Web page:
I received this comment in an email last week from the co-founder of a post-secondary vocational school in the Midwest focused on training students in user experience (UX) design.

We used performance-based hiring to identify our final candidates. In some cases, they had no previous professional teaching/faculty experience but have turned out to be fantastic at their jobs because of their passion for coaching and teaching.

It turned out the state initially refused to certify the school since it required all instructors to have a Masters degree in teaching. The co-founder fought long and hard to override this unnecessary prerequisite. I suspect there are a lot of great people who won’t get hired due to the unnecessary prerequisites listed on the 5.1 million open jobs currently posted on all of the job boards in the U.S.

Long ago I learned that hiring people using a laundry list of prerequisites prevented the best people from getting hired. I put competency models, behaviors and cultural fit factors into the same bucket of non-predictive roadblocks for hiring the best. Not because they’re not important though, but because everyone uses their own personal means to define and assess them. Then they become excuses not selection criteria.

Last week I wrote an article, How to Become 100% at Better at Anything. In the post I contended that it’s easy to become 20% better at anything. You just need to be more efficient. To be 100% better at anything you need to start over, rethinking the problem from beginning to end. It starts by challenging the status quo.

The same is true for hiring.

While I could write a book on how to hire highly motivated and extremely competent people for any job, let me summarize some areas where it makes sense to start over.

First, recognize that job descriptions that list skills, competencies, behaviors and personality traits are not job descriptions.

Most job descriptions aren’t actually job descriptions. They’re people descriptions. Jobs don’t have skills and traits. People do. Jobs are things people do, not things people have.

Second, convert your people descriptions into actual job descriptions that define the work that people need to do.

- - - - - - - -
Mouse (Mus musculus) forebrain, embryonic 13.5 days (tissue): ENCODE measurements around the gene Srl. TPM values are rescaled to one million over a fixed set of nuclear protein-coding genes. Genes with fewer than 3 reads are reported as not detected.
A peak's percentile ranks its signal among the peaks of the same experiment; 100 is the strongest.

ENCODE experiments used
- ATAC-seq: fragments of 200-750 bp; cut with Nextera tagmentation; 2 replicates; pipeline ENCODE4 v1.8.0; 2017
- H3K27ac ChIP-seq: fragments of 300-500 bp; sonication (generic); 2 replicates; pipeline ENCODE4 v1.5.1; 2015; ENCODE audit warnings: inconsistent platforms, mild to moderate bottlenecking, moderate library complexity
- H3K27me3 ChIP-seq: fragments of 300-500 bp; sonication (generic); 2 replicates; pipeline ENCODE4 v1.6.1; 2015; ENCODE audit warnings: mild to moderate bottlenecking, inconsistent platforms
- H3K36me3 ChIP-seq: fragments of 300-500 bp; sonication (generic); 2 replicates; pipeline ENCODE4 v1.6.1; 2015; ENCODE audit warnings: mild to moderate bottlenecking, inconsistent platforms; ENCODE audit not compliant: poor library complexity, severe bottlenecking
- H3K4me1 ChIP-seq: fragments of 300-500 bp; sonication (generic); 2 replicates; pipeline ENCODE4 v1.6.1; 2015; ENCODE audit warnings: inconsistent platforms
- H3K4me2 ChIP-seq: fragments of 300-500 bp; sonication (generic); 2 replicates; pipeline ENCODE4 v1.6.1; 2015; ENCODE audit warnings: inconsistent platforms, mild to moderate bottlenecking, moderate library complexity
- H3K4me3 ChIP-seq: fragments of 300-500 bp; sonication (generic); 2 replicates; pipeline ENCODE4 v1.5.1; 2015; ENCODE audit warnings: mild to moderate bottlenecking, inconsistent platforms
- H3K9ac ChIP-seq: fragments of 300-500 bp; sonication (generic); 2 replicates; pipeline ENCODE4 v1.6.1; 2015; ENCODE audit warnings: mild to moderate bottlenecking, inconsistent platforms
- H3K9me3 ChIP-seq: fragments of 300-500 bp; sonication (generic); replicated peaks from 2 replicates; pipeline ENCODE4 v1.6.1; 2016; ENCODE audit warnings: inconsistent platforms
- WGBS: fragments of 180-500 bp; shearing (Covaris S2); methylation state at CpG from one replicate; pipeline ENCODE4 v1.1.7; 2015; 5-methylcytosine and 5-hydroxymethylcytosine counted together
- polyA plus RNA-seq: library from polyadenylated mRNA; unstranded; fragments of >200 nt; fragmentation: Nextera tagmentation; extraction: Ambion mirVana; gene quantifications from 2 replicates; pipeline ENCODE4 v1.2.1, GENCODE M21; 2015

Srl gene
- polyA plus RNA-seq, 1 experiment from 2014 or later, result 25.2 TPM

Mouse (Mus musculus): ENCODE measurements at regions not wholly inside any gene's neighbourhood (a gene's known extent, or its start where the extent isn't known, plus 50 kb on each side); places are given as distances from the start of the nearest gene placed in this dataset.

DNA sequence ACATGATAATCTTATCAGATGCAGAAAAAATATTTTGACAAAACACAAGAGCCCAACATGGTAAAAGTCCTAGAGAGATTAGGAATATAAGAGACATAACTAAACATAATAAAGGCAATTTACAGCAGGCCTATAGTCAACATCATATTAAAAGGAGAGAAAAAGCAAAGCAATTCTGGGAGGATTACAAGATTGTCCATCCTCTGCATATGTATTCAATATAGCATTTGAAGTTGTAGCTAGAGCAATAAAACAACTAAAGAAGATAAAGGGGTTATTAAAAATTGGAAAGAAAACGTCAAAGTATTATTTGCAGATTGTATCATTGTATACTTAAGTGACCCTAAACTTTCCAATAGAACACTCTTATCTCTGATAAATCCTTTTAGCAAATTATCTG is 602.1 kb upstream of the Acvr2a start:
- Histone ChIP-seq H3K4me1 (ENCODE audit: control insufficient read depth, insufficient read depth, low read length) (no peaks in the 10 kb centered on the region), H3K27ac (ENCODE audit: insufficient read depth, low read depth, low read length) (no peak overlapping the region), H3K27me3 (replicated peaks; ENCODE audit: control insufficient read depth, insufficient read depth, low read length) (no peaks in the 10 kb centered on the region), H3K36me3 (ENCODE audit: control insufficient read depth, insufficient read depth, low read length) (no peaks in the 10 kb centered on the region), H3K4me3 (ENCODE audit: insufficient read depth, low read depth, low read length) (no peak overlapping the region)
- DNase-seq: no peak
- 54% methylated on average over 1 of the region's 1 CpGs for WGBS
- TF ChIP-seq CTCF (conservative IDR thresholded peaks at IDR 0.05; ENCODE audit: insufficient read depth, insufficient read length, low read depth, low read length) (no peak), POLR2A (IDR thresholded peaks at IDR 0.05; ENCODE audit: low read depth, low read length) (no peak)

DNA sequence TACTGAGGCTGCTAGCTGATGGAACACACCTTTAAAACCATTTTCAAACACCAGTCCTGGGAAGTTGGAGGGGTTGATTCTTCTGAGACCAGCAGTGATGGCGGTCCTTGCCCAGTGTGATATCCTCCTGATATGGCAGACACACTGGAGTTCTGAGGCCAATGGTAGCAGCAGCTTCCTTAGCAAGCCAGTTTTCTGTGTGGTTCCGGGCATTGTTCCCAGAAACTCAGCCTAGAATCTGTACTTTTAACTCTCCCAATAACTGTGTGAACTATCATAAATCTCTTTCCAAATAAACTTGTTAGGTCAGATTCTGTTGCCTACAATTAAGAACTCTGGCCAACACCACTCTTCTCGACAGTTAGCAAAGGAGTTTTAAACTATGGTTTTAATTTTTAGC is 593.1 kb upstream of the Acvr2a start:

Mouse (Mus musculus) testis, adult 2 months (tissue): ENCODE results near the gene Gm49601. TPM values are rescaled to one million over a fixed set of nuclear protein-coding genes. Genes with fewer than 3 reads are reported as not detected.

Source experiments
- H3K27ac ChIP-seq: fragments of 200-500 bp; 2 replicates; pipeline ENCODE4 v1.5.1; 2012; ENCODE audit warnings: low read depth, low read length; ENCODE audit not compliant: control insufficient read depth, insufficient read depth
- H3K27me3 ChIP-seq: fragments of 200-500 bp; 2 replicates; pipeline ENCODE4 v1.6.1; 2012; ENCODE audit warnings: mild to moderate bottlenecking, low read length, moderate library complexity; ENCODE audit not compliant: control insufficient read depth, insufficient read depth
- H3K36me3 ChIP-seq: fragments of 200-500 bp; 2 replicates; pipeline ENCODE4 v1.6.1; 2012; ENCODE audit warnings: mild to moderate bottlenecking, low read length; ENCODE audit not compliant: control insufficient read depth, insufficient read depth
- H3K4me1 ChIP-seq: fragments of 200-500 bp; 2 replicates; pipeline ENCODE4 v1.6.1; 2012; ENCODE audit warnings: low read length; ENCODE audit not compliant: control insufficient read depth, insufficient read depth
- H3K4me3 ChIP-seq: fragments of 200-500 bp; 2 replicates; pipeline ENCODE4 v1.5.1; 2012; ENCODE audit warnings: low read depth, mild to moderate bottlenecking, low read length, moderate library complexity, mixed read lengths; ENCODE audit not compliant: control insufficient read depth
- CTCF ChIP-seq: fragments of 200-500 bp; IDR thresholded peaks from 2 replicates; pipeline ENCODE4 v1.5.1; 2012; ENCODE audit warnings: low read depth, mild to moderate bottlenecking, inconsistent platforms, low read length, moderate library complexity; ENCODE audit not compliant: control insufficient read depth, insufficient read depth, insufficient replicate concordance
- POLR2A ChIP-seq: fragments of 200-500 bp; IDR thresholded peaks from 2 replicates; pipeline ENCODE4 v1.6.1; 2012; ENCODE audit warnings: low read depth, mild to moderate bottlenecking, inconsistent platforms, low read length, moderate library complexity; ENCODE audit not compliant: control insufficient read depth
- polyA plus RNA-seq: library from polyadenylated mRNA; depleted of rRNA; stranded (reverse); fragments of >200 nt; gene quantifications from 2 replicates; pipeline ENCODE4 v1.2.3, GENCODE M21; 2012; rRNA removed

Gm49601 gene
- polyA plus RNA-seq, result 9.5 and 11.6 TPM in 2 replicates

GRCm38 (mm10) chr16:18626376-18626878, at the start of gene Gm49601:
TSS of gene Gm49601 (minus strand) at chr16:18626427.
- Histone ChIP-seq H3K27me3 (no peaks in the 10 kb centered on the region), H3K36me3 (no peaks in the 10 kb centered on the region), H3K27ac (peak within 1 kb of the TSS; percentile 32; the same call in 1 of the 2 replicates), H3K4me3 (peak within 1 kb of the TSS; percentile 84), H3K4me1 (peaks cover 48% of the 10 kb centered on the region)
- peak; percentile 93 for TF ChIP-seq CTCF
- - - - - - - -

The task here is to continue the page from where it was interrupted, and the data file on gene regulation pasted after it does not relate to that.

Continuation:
Here are some simple ways to create actual jobs. I call them performance-based job descriptions:

  • Circle the most important skills, competencies and traits on your people descriptions and ask, “How is this used on the job?” It will be task leading with an action verb like build, design, create, complete or handle.
  • Ask, “What do the best people doing this work do differently than an average person doing this work?”
  • Define the areas in the job that need to be improved or overhauled. Start all of these with an action verb then describe the task to be performed.
  • Define all of the big team-related projects. Again, use an action verb like collaborate, influence and coordinate and describe who’s on the team and the task.

Third, define the employee value proposition (EVP).

If you want to hire a good person with multiple opportunities, you’ll need to understand the person’s intrinsic motivators. To do this you’ll need to answer this question with specific insight, not generic boilerplate: “Why is this job better than similar jobs in competing companies and what would cause a top person to leave his or her current job for something other than money?”

Fourth, create recruiting advertising messages that emphasize the EVP and what the person will be doing, learning and becoming.

For recruitment marketing purposes, deemphasize or exclude completely what the person needs to have. These messages cover email campaigns, voicemail pitches and posted job descriptions. The goal of this approach is to attract the best into your candidate pipeline, not weed out the unqualified people.

Fifth, define your actual culture, not the idealistic one you think it is.

Little about your company’s culture is actually up to you. Most of it depends on the growth rate of your company, the competitiveness of your industry, the company’s strategy, the hiring manager’s management style and content of the job itself. This Culture Builder Tool will help you define your company’s actual culture. Fitting candidates into your actual culture requires every recruiter, interviewer and hiring manager to first remove their blinders and then their biases.

Sixth, create a remarkable Candidate Experience (CX).

The quality of your CX will determine the quality of the people you see and hire. Whether there’s an abundance of talent for your open jobs or a scarcity, build your CX under the assumption there’s a scarcity. This means you show respect every step of the way to everyone, you clarify job expectations up front, you assume every person you meet has multiple opportunities and you conduct an in-depth Performance-based Interview that focuses on the person’s ability and motivation to do the actual work required. You know you have a first-class CX when even those who don’t receive an offer thank you for a remarkable experience.

Hiring better people has an enormous strategic impact on a company’s competitive ability. Achieving it starts by rethinking what you're now doing from beginning to end, not by being more efficient doing what you’re now doing.